The coming week could prove to be a turbulent one even by Welsh football’s standards.
The domestic scene, which is continually littered with administrative disputes and threats of legal challenges between the clubs and its association, must find a workable solution this week amidst the chaos and uncertainty brought by Covid-19 to determine the outcome of the 2019/20 season.
By midday today, every club from the Cymru Premier, Cymru North and Cymru South will need to individually submit their preferences as to how they would like the season to be finished. The final decision will not sit with the clubs themselves but the National League Board, who convene on Tuesday and a decision could be made as early as then.
Amongst the options being considered are playing out the rest of the season, identifying a new format to determine final league places and using results from the matches played so far to arrive at a conclusion. The former is believed to be the least likely option with the latter the most likely.
The hurdles that would need to be cleared and level of consideration required to resume the season seems impossible at this level of football despite it being the fairest way to settle the outcome of the season. Amongst the issues needed to overcome are player insurance, financing and sourcing PPE and the need for testing and possible quarantine.
Basing a final decision on the outcome of the games played so far is a more realistic solution given the circumstances, yet the devil is very much in the detail. The two formats under consideration are the weighted points-per-game average (which has been adopted by other nations) or using the exact standings from the end of Phase 1. This would ignore the four or five matches teams have played in Phase 2 but at least provides an even ground for the Cymru Premier clubs who have played each other once home and away. The two options give two very different outcomes: Connah’s Quay would be declared champions on points-per-game while based on the Phase 1 results, The New Saints would be first. You would expect both teams to fiercely dispute the outcome not in their favour.
How might the issue of the three other European qualifying places will be decided remains unclear. Interestingly, my understanding is that one of the options that could be considered is that the European prize money is evenly shared amongst all 12 Cymru Premier teams.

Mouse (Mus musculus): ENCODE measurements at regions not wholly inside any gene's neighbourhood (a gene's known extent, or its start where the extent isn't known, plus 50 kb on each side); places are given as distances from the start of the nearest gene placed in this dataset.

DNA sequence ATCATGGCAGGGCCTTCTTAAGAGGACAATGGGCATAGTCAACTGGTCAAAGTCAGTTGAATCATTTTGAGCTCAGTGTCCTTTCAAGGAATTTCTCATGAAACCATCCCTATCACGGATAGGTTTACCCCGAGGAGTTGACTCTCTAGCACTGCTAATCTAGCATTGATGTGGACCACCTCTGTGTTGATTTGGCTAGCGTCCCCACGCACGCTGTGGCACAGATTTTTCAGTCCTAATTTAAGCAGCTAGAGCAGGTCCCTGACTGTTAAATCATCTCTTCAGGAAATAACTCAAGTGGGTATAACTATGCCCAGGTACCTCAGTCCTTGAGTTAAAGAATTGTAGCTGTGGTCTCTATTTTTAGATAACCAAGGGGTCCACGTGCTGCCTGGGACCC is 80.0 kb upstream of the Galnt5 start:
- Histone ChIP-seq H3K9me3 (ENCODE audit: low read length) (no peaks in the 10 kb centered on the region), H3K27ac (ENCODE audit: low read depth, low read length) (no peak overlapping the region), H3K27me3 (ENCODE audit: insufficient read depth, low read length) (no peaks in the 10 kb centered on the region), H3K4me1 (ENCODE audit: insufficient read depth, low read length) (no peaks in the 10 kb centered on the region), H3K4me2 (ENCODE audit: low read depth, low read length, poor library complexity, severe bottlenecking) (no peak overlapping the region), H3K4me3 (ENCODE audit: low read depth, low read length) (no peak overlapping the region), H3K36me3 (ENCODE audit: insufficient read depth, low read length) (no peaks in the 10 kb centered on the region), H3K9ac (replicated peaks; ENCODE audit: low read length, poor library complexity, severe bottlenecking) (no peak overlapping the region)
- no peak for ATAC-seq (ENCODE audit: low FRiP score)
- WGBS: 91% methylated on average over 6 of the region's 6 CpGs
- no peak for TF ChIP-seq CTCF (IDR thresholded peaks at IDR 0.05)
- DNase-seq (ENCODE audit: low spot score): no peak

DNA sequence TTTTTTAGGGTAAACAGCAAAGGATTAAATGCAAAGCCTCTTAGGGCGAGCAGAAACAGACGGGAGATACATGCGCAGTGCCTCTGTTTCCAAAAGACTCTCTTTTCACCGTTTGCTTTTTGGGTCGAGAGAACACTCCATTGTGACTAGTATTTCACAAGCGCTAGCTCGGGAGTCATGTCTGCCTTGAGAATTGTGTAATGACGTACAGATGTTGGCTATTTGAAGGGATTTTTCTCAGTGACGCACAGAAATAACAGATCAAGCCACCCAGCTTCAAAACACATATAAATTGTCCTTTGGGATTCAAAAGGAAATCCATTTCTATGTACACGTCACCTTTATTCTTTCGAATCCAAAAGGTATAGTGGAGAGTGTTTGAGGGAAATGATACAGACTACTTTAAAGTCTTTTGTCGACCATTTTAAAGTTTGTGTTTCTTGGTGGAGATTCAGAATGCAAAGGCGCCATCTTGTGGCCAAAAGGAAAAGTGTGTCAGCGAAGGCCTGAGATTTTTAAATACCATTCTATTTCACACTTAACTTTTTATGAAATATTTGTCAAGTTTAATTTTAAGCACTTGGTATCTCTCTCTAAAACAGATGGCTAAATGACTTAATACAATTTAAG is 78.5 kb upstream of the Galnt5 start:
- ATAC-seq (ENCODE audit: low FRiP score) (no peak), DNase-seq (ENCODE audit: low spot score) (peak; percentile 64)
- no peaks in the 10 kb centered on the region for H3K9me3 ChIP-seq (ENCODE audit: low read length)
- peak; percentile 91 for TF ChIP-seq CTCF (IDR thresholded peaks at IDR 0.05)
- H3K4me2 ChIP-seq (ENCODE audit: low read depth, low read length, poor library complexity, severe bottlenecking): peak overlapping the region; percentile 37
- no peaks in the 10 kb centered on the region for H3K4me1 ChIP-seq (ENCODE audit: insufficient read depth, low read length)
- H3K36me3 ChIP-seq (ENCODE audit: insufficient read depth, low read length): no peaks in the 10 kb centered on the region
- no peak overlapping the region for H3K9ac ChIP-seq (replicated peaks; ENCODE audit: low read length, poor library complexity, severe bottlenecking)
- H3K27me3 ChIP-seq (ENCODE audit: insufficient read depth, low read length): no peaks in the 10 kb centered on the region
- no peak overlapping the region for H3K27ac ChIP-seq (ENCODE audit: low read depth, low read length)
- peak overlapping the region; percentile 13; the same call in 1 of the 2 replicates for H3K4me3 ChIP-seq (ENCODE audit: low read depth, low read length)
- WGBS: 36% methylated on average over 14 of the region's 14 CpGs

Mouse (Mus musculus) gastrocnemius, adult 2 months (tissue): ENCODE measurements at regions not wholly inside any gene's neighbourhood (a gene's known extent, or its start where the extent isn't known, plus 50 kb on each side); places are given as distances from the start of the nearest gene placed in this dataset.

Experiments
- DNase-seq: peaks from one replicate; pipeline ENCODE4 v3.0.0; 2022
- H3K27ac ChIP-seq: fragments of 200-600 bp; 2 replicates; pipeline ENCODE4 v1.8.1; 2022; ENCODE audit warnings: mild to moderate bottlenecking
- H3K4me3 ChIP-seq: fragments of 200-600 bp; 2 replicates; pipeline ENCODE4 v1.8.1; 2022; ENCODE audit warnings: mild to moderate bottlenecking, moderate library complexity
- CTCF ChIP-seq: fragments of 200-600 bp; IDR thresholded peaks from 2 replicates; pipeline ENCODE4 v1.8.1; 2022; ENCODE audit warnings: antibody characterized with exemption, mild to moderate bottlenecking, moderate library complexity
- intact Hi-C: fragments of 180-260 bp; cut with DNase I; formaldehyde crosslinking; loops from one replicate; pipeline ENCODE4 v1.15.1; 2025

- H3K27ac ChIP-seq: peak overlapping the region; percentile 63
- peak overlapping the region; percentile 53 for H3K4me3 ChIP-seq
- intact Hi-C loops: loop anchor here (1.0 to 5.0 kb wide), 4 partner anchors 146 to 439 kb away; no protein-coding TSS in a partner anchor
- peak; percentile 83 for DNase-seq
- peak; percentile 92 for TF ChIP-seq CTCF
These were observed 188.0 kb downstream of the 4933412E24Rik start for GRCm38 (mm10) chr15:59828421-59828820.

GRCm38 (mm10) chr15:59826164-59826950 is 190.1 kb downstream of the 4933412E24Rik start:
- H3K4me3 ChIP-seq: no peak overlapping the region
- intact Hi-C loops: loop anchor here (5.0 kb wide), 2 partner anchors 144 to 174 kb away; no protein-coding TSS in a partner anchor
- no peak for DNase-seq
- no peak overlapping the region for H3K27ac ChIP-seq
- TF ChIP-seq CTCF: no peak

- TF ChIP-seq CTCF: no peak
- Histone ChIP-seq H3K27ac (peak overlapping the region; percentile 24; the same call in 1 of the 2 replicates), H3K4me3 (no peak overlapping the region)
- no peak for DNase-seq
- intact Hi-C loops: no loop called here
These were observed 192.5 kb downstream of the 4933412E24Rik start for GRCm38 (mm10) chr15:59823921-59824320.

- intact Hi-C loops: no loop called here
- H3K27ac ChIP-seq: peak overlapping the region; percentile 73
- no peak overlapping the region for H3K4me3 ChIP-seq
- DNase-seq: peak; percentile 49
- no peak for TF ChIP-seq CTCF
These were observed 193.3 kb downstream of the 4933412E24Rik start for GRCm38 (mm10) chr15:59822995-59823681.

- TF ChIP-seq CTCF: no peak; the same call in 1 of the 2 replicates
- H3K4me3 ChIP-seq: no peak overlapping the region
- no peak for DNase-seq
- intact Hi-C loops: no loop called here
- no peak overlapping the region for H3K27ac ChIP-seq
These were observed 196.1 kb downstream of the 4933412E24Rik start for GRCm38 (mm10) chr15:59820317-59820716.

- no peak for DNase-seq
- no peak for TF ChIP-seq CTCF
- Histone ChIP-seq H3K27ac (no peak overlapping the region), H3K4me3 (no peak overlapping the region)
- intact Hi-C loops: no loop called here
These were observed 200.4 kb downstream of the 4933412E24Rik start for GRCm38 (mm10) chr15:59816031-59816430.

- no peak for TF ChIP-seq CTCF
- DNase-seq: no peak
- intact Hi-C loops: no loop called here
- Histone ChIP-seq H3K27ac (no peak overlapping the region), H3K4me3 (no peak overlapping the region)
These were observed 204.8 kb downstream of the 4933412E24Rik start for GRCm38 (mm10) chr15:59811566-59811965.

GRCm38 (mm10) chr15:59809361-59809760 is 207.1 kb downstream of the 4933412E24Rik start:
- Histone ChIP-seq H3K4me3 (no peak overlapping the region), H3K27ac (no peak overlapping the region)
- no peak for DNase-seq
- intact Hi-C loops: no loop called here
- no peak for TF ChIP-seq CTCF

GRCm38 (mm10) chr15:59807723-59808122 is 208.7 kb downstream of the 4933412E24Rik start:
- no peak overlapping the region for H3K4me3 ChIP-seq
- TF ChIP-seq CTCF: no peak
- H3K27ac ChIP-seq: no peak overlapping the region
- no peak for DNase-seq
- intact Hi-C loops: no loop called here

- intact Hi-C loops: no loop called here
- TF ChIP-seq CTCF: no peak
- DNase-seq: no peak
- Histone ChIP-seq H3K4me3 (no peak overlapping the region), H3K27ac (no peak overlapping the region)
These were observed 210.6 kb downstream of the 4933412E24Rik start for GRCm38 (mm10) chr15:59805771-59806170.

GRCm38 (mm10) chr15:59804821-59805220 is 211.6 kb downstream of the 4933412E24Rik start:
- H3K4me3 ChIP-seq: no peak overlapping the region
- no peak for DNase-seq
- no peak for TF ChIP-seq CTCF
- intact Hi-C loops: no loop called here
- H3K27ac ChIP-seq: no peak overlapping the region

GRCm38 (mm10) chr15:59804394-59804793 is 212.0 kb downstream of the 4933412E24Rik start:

Overarching all this of course, is the possibility that UEFA will be unable to schedule its usual pre-qualifying rounds this summer and non-competing clubs would instead be compensated. Welsh clubs would almost certainly be affected should this materialise, as I suspect it might.
There is also the highly contentious issue of relegation and promotion. Cymru North runaway leaders Prestatyn Town have already made clear their intentions to challenge the FAW in the Court of Arbitration after failing to achieve a Tier 1 domestic licence (necessary to play in the Cymru Premier) upon appeal. This may or may not see second-placed Flint Town United, who were awarded a licence, gain promotion. In the Cymru South, leaders Swansea Uni were also unsuccessful in gaining their licence leaving Haverfordwest, second, as the other club who could possibly be promoted.
Relegation from the Cymru Premier is a possibility but demoting bottom teams Airbus and Carmarthen abruptly would give both clubs strong grounds to challenge the decision legally. Personally, I do not believe either club will be relegated on this basis – but that in itself opens up the very real possibility of expanding the league.
Those who have been in favour of expanding the Cymru Premier might unexpectedly get their wish very soon, should the league agree to absorb the two promotion candidates from the Cymru North and Cymru South. An expansion to 14-clubs would almost certainly be a short-term measure with the league gradually reducing back to 12 teams. Although were this to happen, with the league at 14 clubs, I would expect there to be a demand from fans to add a further two clubs and increase the total to 16.
At this stage it is important to acknowledge that nothing has been agreed and that the clubs themselves do not have the authority to make any final decisions. Their role is to merely express their individual views in private to the FAW’s National League Board.
It is this panel who will have the responsibility of making some of the toughest and most controversial decisions in recent Welsh football history thrust upon them.
Something tells me we’ll be hearing more about this…